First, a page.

Wallace Melvin Morgan.

History of Kern County, California, with biographical sketches of the leading men and women of the county who have been identified with its growth and development from the early days to the present; online

. (page 34 of 177)
Online LibraryWallace Melvin MorganHistory of Kern County, California, with biographical sketches of the leading men and women of the county who have been identified with its growth and development from the early days to the present; → online text (page 34 of 177)
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worker is to maintain a product of admitted perfection and a constant stim-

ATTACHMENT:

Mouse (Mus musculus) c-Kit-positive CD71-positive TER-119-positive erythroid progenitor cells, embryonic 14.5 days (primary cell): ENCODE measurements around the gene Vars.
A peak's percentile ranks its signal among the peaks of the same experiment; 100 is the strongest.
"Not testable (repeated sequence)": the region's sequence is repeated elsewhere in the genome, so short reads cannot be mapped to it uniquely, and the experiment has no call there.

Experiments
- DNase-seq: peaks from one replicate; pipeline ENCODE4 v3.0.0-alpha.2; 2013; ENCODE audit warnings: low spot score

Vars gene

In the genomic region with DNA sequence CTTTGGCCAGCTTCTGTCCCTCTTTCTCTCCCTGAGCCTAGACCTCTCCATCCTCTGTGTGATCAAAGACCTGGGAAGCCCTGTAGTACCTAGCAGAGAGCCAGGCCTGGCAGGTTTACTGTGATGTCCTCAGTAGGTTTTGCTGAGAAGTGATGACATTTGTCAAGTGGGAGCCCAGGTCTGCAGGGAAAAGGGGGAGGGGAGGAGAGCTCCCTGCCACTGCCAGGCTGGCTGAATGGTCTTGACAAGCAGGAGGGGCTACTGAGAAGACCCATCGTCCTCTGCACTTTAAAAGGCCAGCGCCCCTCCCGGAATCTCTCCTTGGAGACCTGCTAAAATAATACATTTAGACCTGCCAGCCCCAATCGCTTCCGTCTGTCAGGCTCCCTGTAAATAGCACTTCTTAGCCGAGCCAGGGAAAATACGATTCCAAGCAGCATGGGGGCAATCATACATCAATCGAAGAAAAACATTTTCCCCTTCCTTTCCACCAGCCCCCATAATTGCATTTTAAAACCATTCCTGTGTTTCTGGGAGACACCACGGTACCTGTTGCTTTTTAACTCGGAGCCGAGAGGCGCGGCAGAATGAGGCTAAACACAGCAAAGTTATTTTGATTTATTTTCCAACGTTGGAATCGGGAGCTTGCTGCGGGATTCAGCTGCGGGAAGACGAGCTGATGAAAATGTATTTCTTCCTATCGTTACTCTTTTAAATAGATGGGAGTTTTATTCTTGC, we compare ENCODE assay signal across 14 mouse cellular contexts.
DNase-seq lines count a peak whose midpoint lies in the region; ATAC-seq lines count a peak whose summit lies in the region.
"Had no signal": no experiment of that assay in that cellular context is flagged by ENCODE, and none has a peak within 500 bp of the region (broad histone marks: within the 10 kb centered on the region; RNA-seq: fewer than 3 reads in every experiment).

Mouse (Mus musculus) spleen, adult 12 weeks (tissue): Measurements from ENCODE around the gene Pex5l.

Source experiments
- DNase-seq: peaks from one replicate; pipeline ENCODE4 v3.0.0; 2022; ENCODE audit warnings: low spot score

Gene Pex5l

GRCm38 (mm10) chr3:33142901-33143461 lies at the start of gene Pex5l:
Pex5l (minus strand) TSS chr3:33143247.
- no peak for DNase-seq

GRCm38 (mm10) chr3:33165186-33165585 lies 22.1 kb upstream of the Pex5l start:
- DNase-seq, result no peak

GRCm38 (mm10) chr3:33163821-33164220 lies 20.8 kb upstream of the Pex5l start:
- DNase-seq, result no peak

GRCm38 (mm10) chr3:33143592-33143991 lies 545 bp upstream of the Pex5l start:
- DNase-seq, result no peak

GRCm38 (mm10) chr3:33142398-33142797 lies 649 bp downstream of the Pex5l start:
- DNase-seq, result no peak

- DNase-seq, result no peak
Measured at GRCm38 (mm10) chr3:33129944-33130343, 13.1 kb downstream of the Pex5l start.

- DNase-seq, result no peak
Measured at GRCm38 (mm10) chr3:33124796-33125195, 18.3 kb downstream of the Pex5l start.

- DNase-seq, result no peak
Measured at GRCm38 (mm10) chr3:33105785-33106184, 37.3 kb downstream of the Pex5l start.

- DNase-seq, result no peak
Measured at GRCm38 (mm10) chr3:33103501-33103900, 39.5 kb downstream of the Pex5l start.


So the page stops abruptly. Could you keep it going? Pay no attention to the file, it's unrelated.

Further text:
ulus to their work is given them by the enthusiasm and energy of the super-
intendent. The latter has his home in the oil fields, his family comprising a
daughter, Margaret Pearl, and his wife, who prior to their marriage in
New York state in 1902 was Miss Pearl G. Bouton. While living in Penn-
sylvania he became a member of the Maccabees at Warren and later he was
initiated into Masonry at Port Arthur, Tex., becoming a member of Cos-
mopolitan Lodge No. 872, F. & A. M., at that place. Since coming to the
west the demands upon his time by business aflFairs have been so engrossing
that -he has not taken an active part in fraternal or political matters,
although always ready to assist in any movement for the permanent devel-
iipment of Kern county or the expansion of its great resources.

EDWARD GARFIELD NORRIS.— When the Norris family disposed
of their interests in Missouri and made the long journey to Bakersfield with
the anticipation of establishing a permanent home, Edward Garfield Norris,